Agents Seize Records from Business Owned by Governor's Friend - | Nashville News, Weather & Sports

NewsChannel 5 Investigates: Friends in High Places

Agents Seize Records from Business Owned by Governor's Friend

(Story created: 10/1/02)

For weeks, the governor's office had dismissed the joint FBI-TBI investigation of state contracts as a "routine review."

Tuesday, that investigation -- which was sparked by our own investigation, Friends in High Places -- took a not-so-routine turn -- as federal and state agents seized records from a Chattanooga business with close ties to the governor.

FBI and TBI agents were tight-lipped as they hauled seven boxes of records out of Workforce Strategists.

"Can you say what you are looking for?" asked NewsChannel 5 investigative reporter Phil Williams.

"Not at this time," an FBI agent replied. "No comment."

At a side door, employees of the human resources agency toted out personal belongings, as the company's attorney dodged reporters' questions, telling Phil Williams "no comment."

FBI and TBI officials aren't talking about the seizure of the records -- neither is John Stamps or anyone from Workforce Strategists.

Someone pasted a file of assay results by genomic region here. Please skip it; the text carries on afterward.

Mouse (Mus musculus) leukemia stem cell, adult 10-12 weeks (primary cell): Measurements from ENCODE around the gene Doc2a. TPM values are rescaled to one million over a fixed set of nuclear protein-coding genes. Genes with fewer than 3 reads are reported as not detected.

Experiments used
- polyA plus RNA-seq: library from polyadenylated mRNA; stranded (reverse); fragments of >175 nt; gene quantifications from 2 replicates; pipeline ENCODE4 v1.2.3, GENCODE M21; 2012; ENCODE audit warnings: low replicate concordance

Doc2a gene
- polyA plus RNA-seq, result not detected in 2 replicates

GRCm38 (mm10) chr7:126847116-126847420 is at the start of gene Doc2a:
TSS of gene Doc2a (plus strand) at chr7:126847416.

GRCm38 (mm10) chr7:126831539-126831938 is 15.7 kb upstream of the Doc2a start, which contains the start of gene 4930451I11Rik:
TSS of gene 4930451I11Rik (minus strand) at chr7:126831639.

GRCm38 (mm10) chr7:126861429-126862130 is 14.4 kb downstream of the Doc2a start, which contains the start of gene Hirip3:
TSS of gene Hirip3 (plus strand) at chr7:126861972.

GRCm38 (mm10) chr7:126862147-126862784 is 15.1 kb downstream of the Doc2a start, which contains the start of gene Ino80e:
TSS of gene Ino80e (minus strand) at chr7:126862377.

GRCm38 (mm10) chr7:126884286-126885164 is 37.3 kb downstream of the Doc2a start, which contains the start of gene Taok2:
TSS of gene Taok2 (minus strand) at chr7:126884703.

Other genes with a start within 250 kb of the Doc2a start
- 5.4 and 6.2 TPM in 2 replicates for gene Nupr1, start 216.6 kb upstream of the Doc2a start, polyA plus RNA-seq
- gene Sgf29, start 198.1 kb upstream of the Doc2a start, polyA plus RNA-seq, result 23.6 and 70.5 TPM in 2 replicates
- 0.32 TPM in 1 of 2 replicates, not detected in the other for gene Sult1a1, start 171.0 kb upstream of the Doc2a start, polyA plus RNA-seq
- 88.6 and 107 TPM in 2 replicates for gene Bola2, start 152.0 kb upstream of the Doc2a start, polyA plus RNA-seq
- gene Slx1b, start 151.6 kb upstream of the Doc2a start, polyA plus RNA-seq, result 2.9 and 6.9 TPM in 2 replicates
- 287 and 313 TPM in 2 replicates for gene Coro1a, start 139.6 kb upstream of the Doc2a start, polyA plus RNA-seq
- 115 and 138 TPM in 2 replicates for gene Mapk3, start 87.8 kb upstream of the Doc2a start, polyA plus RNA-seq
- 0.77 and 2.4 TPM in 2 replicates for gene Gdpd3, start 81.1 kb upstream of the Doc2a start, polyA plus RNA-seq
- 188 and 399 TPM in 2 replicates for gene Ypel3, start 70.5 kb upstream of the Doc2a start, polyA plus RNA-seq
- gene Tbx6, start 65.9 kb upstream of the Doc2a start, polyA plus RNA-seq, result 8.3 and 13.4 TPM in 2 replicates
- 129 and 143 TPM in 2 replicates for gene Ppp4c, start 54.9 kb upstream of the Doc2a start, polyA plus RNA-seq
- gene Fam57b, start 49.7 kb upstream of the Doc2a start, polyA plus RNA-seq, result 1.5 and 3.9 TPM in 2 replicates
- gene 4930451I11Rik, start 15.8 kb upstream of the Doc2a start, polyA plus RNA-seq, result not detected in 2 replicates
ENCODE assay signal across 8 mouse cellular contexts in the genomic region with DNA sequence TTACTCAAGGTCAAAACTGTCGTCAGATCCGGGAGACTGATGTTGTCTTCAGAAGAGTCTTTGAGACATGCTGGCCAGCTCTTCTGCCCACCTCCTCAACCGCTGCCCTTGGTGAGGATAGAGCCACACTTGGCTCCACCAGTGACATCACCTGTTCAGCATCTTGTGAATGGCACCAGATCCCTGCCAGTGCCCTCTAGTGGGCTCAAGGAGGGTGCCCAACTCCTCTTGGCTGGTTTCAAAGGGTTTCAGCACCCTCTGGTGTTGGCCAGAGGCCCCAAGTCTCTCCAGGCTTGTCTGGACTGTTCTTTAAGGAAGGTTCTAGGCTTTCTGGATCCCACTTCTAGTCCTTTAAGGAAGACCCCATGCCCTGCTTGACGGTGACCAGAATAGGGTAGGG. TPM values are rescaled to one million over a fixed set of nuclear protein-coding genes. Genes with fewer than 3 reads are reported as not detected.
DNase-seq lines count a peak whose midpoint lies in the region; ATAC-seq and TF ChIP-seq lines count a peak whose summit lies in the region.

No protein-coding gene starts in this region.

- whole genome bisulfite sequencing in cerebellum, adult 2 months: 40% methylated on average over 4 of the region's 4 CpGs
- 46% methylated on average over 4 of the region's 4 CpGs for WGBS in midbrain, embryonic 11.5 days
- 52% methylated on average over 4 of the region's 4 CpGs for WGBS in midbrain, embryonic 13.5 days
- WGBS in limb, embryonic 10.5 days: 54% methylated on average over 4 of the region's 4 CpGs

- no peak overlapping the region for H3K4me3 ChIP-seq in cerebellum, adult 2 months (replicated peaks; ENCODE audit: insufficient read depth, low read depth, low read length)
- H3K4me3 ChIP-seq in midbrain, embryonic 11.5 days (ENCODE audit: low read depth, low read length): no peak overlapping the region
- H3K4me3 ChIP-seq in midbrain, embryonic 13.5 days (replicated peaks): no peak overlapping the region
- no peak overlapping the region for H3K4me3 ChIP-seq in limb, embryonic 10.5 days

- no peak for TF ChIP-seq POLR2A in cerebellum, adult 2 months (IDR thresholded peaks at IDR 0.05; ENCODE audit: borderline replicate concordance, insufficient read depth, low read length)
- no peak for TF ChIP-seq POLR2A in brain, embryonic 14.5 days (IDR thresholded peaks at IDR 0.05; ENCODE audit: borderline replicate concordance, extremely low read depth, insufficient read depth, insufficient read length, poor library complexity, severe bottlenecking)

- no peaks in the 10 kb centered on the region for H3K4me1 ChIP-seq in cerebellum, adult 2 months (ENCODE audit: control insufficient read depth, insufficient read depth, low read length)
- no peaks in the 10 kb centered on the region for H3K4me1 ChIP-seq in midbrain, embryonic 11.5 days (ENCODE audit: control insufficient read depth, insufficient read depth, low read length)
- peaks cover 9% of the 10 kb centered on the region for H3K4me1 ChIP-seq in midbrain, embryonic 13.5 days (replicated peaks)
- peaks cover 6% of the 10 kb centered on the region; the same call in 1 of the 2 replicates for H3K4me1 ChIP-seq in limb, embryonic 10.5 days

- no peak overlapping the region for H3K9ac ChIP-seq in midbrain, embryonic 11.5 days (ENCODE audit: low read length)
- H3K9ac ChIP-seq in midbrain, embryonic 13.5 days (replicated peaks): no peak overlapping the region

But political sources tell NewsChannel 5 that agents seized the records based on a subpoena from a federal grand jury.

The Chattanooga company had come under increasing scrutiny as a result of questions raised by our NewsChannel 5 investigation... questions about how a friend of the governor, Monteagle insurance agent John Stamps, landed an exclusive state contract worth almost $2 million.

Those are questions that Gov. Sundquist has brushed off.

"Nothing to respond to -- we've done nothing wrong," Sundquist said two weeks ago.

Under the contract, Workforce Strategists was supposed to offer intensive psychological counseling and coaching to help the unemployed get back to work.

Administration officials justified not offering the contract to any other companies, saying Stamps' company was "the only company in Tennessee" with experience for the job.

That was written just six days after Workforce Strategists was incorporated.

The seizures came a day after an FBI agent, apparently watching the business, stopped a longtime Workforce Strategist official as he left and asked permission to search his vehicle to see what he might be taking out.

One of Workforce Strategists' clients, Wayne Gray, showed up Tuesday to find the doors locked while agents searched for records.

"I'm disappointed that they are gone," he said.

The Chattanooga man says the thousands of dollars spent by taxpayers bought him a lot of encouragement.

"What to expect out an interview," Gray explained.

"Any psychological counseling?" Williams asked.


Despite such questions, the Sundquist administration had prepared to give Workforce Strategists another $744,000 contract.

But facing a widening criminal investigation, they decided to put that contract on hold -- leaving the governor's friend without taxpayer funding, but with a lot of questions to answer.

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